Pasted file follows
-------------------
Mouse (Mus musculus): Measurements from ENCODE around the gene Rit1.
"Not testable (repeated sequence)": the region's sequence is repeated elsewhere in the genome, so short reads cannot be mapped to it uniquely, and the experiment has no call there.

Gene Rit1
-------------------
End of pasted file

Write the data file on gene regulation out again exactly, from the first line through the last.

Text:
Mouse (Mus musculus): Measurements from ENCODE around the gene Rit1.
"Not testable (repeated sequence)": the region's sequence is repeated elsewhere in the genome, so short reads cannot be mapped to it uniquely, and the experiment has no call there.

Gene Rit1